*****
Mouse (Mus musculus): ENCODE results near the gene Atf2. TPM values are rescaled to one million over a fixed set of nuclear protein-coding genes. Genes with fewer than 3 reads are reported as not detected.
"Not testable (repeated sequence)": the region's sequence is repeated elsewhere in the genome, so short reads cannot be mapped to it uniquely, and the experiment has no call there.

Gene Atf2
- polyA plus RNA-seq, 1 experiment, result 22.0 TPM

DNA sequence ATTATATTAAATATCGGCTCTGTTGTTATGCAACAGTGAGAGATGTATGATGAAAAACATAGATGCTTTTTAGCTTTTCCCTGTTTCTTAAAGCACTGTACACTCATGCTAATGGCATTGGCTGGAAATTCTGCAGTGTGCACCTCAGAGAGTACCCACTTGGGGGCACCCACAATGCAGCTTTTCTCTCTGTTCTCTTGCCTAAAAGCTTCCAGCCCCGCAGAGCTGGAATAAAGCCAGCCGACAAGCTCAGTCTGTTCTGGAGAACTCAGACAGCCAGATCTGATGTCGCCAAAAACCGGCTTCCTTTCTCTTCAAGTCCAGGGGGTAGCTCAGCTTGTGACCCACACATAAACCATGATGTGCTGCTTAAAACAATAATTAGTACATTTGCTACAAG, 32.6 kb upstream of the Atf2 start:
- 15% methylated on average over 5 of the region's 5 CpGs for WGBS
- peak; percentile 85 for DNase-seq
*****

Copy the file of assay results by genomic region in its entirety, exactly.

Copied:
Mouse (Mus musculus): ENCODE results near the gene Atf2. TPM values are rescaled to one million over a fixed set of nuclear protein-coding genes. Genes with fewer than 3 reads are reported as not detected.
"Not testable (repeated sequence)": the region's sequence is repeated elsewhere in the genome, so short reads cannot be mapped to it uniquely, and the experiment has no call there.

Gene Atf2
- polyA plus RNA-seq, 1 experiment, result 22.0 TPM

DNA sequence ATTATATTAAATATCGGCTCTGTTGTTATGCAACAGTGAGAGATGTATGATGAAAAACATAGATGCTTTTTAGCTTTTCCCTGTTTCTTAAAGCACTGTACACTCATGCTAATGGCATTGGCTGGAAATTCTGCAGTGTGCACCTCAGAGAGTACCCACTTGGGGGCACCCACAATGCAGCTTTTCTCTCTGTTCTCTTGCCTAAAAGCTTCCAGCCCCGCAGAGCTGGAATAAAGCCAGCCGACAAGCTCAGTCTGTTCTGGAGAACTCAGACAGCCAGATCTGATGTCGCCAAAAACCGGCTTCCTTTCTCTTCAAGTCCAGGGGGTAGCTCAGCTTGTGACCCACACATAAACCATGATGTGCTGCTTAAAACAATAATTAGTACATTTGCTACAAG, 32.6 kb upstream of the Atf2 start:
- 15% methylated on average over 5 of the region's 5 CpGs for WGBS
- peak; percentile 85 for DNase-seq